LG has also added a theme that makes this phone look like the rest of LGs range. In particular, a row of shortcuts to dialler, contacts, message folder, and apps page runs along the bottom while the icons in apps page are sorted into groups by type; communication, multimedia, and utilities, Google, and downloads. You can revert back to the standard Android look and feel if you like, though.
Thanks to the Android Marketplace, it’s easy to cram this phone with all sorts of apps and games. However, we did find the 500MHz processor a little sluggish even in day to day use so fancy games or sat nav apps, for instance, might struggle.
Call quality testing highlighted no particular shortcomings while the speaker was surprisingly powerful though not up there with the best like that on the Blackberry Bold 9700. Being a large touch-screened phone we weren’t expecting miracles when it came to battery life and the GW620 didn’t disappoint, so to speak. We generally got about a day and a half to two days out of a single charge, which is about typical for such a device.
The GW620 is available for free on contract through T-Mobile and Virgin Media for as little as £20 a month and can be bought SIM free for £299.99. So, while relatively low cost, this certainly isn’t a rival to the T-Mobile Pulse for instance. Indeed it seems to us that LG might have shot itself in the foot trying to save money on this device when it could’ve just added a faster processor and better touch-screen and had a device that rivalled the best smartphones.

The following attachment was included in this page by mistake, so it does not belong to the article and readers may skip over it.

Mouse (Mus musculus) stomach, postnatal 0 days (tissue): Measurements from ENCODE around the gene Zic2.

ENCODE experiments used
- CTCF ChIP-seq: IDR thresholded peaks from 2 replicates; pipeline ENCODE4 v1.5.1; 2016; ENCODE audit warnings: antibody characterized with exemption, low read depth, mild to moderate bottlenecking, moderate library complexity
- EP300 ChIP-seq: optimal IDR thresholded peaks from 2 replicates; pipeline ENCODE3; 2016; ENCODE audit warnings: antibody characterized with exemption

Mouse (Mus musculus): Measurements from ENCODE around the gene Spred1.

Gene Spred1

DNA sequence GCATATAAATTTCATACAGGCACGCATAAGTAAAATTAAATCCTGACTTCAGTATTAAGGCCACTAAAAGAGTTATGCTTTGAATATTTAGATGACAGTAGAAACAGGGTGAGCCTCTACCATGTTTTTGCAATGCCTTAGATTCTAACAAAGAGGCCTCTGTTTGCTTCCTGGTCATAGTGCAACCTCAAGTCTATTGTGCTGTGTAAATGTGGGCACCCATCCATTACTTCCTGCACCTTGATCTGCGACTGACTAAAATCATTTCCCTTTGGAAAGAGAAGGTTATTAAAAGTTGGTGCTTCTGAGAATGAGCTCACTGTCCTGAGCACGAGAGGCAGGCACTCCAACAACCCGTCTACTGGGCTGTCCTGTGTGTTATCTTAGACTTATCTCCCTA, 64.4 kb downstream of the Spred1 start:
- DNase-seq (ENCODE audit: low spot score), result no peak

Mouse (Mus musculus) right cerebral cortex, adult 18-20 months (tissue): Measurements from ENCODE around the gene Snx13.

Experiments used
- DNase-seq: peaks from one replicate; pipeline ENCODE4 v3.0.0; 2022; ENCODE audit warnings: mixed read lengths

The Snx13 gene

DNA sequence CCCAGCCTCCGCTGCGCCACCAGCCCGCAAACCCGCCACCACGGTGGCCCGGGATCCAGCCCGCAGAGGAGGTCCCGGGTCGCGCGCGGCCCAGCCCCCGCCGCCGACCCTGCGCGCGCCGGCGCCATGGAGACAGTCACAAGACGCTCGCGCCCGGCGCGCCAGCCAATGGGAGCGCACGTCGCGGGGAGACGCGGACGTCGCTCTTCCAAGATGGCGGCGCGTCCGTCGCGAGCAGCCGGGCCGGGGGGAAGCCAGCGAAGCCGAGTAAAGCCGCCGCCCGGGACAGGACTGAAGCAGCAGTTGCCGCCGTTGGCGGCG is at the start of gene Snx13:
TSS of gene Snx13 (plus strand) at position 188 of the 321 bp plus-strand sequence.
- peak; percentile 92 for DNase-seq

All told, the LG GW620 IntouchMax is close to being the perfect Android smartphone – assuming you want a physical keyboard. Its keyboard is superb, it has all the features we’d hope for, all laid out as well as we’ve seen. Sadly, the package is let down by the use of a soft resistive touch-screen and slightly sluggish operation.
How we test phones
We test every mobile phone we review thoroughly. We use industry standard tests to compare features properly and we use the phone as our main device over the review period. We’ll always tell you what we find and we never, ever, accept money to review a product.
Score in detail
|Operating System||Android OS|
|Available Colours||Blue, black, grey|
|Screen Size (inches) (Inch)||3in|
|Talk Time (Minute)||460m|
|Standby Time (Hour)||500hr|
|Internal Storage (Gigabyte)||0.15GB|
|Camera (Megapixel)||5 Megapixel|
|Front Facing Camera (Megapixel)||No Megapixel|
|3.5mm Headphone Jack||Yes|
Processor and Internal Specs
|App Store||Android Market|